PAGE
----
Film Review | Destroyer (2013)

Destroyer“, a 2013 short film by Kevan Funk, is an examination of the contradictions of fraternity when its values of mutual support are misplaced, and instead used to oppress or pressure silence from those whose individual beliefs are at odds with the covert acceptance of transgressive actions, which threaten to deface an otherwise innocuous reputation.

Tyson, an athlete in a hockey team, has witnessed a damning act at a party hosted by one of his teammates. Told in a cross-cutting style that flits between the progressive events which led to the wrongdoing and the consequent psychological turmoil that embroils the young man, Funk uses this device both to unravel the specific nature of the deed, and also to visually draw out the mental images that haunt Tyson’s mind.

Through a choice of close-ups and composition that angles Tyson away from the camera, the audience is given an illustration of his solitary objection to the events which unfold, and his isolation in its wake to find means to express his anger, frustration and disillusionment. His moral center defies the pernicious ethics of his greater social and professional circle, which eventually corrodes his faith in the community to which he belongs.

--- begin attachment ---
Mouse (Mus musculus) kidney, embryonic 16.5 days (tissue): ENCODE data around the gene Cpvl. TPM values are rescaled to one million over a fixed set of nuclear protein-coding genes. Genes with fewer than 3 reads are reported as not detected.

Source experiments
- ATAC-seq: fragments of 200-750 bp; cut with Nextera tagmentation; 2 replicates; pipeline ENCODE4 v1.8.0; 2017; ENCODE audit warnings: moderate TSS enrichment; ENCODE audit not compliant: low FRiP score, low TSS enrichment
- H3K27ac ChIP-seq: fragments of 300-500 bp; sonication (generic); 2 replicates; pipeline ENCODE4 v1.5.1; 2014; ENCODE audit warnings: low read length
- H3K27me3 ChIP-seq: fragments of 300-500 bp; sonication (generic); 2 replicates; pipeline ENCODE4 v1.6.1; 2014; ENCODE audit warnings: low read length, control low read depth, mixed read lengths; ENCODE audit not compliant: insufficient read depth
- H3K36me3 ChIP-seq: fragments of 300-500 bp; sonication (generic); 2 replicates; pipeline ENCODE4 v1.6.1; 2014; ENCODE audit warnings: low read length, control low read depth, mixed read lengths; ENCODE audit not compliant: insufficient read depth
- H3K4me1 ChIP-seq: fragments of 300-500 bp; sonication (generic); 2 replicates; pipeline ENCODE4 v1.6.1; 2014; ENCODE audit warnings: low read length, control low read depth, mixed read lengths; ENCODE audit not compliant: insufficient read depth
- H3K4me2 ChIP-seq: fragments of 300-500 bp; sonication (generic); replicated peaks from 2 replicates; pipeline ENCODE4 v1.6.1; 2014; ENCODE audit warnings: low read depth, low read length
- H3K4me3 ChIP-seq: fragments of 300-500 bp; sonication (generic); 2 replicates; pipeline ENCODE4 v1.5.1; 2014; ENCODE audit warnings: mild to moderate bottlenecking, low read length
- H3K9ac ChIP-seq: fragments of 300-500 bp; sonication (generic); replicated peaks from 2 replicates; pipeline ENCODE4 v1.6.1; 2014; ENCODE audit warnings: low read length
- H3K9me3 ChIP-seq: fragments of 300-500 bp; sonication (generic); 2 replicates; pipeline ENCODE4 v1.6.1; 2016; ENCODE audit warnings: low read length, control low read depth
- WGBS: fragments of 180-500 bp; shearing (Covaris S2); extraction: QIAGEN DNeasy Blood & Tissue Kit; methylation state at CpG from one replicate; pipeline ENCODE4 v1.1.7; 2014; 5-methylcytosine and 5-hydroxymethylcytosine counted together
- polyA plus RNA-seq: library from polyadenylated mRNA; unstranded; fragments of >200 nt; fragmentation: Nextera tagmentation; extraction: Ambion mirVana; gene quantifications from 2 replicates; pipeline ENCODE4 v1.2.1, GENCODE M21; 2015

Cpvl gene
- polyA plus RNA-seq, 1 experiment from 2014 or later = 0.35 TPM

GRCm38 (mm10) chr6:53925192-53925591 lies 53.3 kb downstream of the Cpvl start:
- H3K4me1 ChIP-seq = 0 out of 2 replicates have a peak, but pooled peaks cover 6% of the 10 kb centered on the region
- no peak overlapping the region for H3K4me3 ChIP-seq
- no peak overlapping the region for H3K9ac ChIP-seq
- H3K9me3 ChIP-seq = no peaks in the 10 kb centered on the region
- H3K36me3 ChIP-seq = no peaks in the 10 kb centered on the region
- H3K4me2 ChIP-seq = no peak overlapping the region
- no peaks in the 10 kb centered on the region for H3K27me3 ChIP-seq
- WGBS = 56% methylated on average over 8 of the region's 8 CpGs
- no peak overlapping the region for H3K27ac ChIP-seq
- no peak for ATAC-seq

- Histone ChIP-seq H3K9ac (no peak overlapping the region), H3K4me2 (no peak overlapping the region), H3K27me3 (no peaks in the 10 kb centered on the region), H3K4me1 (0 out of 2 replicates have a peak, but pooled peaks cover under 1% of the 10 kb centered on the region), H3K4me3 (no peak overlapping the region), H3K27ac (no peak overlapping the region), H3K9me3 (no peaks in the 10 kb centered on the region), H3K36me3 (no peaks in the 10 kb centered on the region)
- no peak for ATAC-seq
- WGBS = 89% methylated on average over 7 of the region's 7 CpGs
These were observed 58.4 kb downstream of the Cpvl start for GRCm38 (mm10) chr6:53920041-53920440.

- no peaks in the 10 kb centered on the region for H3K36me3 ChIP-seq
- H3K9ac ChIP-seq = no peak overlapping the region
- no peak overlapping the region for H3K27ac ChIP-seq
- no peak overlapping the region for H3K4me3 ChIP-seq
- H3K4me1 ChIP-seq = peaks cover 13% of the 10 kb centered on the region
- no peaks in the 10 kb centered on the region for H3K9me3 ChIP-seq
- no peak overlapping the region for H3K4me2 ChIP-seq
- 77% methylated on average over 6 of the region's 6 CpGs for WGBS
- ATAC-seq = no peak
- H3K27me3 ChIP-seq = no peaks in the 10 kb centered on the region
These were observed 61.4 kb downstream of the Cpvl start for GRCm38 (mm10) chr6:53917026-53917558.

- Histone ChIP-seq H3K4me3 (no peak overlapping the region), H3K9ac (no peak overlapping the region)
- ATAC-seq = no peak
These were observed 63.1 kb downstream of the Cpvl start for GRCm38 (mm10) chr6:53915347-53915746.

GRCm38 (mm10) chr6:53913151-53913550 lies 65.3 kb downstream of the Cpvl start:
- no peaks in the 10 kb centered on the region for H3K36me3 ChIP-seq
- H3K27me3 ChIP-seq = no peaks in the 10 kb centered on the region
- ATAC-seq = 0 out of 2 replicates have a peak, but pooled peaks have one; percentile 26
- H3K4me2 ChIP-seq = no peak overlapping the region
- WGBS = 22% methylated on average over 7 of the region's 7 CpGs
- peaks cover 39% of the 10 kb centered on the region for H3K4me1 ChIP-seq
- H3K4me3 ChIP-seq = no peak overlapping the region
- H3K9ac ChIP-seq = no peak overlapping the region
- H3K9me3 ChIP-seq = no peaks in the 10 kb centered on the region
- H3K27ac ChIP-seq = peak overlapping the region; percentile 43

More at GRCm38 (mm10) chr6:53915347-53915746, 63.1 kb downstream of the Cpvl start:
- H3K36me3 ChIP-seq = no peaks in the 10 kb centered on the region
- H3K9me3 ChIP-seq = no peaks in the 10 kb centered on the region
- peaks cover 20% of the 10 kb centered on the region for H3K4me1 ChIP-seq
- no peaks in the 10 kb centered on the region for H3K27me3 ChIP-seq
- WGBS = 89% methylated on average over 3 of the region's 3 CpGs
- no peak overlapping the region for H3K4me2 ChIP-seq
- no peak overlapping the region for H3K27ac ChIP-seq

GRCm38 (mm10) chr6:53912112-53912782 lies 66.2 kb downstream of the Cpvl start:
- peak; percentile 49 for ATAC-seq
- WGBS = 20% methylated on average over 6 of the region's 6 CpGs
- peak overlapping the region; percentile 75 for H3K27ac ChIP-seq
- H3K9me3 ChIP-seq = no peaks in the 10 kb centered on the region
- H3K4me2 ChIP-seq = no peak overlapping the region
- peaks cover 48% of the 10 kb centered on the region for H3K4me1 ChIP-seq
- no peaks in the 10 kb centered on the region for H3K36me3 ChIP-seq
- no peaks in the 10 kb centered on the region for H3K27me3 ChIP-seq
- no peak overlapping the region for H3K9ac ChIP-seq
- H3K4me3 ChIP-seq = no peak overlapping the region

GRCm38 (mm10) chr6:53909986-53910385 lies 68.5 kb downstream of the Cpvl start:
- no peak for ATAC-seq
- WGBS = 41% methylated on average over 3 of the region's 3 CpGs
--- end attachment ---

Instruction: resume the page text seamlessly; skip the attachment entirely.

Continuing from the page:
Culminating in a sit-down with the coach of the team to discuss the events which had unfolded, the film demonstrates the destructive culture which allows for the perpetuation of such felonious actions, that downplays the severity of such crimes and suggests implicitly their inexorability, in the upbringing of young people. Ending with a twinned set of shots that hints at a possible departure, or reluctant assent, Funk perhaps comments on a need for personal change, in the face of institutional apathy, that may be the only true remedial step towards a better, more scrupulous society.

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